Huyu li? - Who are you?
After sharing one's name and nationality with one another, it's time to discover a little bit more about each others background. This lesson deals with various interhuman relations and manners to describe these:
bua - brother
yunyo - they
fanyo - parents
esto - but
sisi - just, only
mea - sister
Paragraph 3.1 - Na
In the previous sections the word na has popped up multiple times. It expresses a possessive relation between two nouns in the same manner the English word "of" does:
vawana na wa - my wife
vawana na li - your wife
vawana na yu - his wife
vawana na yunyo - their wives
vawana na Omer - Ömer's wife
vabu na wa - my husband
uba na wa - my father
bua na wa - my brother
benyo na wa - my children
vabu na mea na wa - my sister's husband
Depending on the context however, it is not always expressed whose the item is. When person A asks person B: "Who is that?", and person B answers: yu uma, literally: "she is mother", then it is obvious from the context, this refers to person B's mother and the utterance can be translated as "she is my mother". Because of this context-dependency, the word na is not always expressed in combination with pronouns such as wa, li or yu.
Because of this, a simple question like yu uma ha? can be understood either as "Is she my mother?" or "Is she his mother?" or "Is she your mother?", all depending on the context. As a matter of fact, a sentence like yu uma na wa in a clear context denotes a certain amount of focus: "She is my mother" (and not yours or anyone else's).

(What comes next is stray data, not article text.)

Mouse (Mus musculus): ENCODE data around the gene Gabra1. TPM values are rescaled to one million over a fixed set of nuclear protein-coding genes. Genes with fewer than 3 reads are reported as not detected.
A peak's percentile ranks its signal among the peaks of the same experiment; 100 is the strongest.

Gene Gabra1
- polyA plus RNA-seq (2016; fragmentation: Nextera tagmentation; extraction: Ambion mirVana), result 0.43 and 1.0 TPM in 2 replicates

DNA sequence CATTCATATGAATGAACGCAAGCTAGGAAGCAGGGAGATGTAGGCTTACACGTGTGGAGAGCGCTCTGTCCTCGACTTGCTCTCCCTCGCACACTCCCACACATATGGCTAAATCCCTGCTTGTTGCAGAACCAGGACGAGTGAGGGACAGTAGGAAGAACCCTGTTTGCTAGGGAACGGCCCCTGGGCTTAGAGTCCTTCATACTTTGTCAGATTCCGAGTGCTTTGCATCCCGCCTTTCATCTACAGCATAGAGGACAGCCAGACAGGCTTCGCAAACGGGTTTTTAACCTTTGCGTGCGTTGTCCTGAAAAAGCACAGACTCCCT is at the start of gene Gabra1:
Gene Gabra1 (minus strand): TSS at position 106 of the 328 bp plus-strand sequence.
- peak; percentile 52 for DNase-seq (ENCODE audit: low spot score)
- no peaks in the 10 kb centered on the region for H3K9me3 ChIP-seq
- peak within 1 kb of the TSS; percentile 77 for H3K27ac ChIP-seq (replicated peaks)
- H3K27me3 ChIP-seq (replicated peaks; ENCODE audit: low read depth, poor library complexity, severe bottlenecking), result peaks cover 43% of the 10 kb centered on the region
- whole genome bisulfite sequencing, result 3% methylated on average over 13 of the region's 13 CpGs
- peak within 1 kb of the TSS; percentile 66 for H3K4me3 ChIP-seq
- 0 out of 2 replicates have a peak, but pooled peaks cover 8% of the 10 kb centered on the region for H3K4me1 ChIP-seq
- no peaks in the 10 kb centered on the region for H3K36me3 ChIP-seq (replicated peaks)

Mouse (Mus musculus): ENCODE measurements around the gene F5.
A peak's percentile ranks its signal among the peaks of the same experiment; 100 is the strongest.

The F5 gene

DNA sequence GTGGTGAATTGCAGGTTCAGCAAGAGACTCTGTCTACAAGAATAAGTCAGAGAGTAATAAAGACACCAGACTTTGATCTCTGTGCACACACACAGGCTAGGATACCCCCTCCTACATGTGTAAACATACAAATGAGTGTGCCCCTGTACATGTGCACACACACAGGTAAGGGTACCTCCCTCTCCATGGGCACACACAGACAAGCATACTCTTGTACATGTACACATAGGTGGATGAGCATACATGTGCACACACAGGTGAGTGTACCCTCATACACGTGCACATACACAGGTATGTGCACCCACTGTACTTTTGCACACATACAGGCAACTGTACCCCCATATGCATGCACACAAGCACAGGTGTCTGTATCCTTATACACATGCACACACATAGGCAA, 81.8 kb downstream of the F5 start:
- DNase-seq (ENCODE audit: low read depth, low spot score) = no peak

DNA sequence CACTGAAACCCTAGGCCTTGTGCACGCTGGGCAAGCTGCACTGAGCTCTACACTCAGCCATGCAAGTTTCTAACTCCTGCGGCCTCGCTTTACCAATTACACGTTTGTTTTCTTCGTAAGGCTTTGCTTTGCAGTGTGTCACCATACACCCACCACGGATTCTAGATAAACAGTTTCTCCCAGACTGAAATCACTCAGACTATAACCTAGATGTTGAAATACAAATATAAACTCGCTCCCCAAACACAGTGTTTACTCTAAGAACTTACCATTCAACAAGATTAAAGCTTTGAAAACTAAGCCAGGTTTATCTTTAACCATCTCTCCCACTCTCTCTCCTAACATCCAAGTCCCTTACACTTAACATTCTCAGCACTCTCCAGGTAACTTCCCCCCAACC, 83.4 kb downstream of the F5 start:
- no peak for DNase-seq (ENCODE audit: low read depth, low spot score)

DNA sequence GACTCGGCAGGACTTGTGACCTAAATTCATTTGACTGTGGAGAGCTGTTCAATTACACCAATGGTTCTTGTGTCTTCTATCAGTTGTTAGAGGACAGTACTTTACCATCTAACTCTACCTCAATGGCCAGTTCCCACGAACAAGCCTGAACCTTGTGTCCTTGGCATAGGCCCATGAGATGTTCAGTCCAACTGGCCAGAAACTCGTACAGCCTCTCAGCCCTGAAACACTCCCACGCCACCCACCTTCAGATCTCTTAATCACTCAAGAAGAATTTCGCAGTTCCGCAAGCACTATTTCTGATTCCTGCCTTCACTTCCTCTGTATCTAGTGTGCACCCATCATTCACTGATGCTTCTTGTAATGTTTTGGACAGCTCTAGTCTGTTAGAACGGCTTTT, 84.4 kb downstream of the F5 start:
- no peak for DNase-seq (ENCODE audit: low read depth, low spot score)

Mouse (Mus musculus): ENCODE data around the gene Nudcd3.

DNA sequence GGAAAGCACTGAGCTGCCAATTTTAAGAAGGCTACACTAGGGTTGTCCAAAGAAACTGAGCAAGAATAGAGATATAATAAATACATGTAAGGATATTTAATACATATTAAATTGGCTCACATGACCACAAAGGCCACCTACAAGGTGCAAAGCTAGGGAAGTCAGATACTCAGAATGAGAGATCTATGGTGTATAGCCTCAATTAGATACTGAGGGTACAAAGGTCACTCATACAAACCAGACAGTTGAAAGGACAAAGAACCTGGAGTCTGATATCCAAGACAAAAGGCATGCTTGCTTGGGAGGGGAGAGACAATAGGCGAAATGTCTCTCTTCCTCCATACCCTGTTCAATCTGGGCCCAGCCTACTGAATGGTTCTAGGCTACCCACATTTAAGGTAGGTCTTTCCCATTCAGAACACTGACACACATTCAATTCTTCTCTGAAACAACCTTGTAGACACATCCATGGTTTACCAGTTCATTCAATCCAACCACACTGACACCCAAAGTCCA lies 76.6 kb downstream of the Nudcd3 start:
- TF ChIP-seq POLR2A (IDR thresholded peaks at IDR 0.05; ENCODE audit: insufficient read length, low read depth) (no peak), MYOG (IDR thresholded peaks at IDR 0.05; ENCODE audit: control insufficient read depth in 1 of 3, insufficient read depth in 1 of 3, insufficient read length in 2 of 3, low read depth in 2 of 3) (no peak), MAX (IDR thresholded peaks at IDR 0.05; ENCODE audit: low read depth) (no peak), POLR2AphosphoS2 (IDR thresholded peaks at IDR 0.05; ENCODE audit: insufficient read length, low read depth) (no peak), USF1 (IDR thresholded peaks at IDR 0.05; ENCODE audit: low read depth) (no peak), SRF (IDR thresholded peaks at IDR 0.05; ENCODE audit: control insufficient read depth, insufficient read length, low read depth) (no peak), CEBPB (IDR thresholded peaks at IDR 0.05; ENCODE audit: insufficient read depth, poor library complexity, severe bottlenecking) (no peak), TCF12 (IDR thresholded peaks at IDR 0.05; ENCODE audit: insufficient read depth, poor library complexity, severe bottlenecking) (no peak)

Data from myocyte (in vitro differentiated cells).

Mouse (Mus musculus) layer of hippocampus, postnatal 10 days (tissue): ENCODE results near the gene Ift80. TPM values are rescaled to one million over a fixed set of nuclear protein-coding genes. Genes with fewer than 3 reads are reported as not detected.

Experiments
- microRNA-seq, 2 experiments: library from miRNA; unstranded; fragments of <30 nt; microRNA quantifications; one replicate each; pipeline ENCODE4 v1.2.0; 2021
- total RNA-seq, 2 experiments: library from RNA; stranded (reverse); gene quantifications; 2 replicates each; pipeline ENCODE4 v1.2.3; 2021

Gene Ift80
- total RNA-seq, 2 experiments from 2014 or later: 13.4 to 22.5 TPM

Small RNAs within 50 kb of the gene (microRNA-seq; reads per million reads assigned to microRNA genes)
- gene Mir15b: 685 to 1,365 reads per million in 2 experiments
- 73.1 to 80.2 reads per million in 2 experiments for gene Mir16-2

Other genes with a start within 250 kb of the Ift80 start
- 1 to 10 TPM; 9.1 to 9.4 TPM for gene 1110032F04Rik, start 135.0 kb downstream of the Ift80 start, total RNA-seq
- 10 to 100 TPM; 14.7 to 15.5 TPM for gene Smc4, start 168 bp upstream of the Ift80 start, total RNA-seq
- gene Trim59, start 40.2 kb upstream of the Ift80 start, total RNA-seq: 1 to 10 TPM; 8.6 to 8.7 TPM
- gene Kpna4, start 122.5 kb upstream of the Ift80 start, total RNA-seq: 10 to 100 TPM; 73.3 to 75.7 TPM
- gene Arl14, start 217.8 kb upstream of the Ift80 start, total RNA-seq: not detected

Paragraph 3.2 - X is Y
In the snippet of conversation above, Fatime mentions the relationship between her husband and her brother in law: "They are brothers". In order to express this, she simply puts the two words together: yunyo for "they" and bua for "brother". The same technique can be seen in the following phrases:
Huan wa - I'm Juan
Huan vabu - Juan is her husband
yu Emineh - she is Emine
yu vawana na Kim - she is Kim's wife
wanyo mea - we are sisters
yu uma - she is my mother
yu uba na wa - he is my father
Huan bua - Juan is my brother
linyo vanyo ha? - are you family?
Omer bua na Okan ha? - is Ömer Okan's brother?
wanyo - we
linyo - you (plural), y'all, yous
Paragraph 3.3 - Nong
The word nong expresses negation. It can be translated as "no" or "not". It can be placed in between nouns in order to express "X is not Y"
wa nong Huan - I'm not Juan
Huan nong vabu - Juan is not her husband
yu nong Emineh - She is not Emine
yu nong vawana na Kim - she is not Kim's wife
wanyo nong mea - we are not sisters
yu nong uma - she is not my mother
yu nong uba na wa - he is not my father
Huan nong bua - Juan is not my brother
linyo nong vanyo ha? - aren't you family?
Omer nong bua na Okan ha? - is Ömer not Okan's brother?
In order to practice the use of na, the X=Y formula and nong, please make the following exercise:
Translate into Kah:
1. Ökan is not my father.
2. They are not my sisters, they are his sisters.
3. Turkey is not my country.
4. Lima is not a country. Lima is a city.
5. What about France? Is France a country?
6. What is the capital of France?
7. What is the capital of your country?
8. Who is your sister?
9. I only know Ömer and his wife.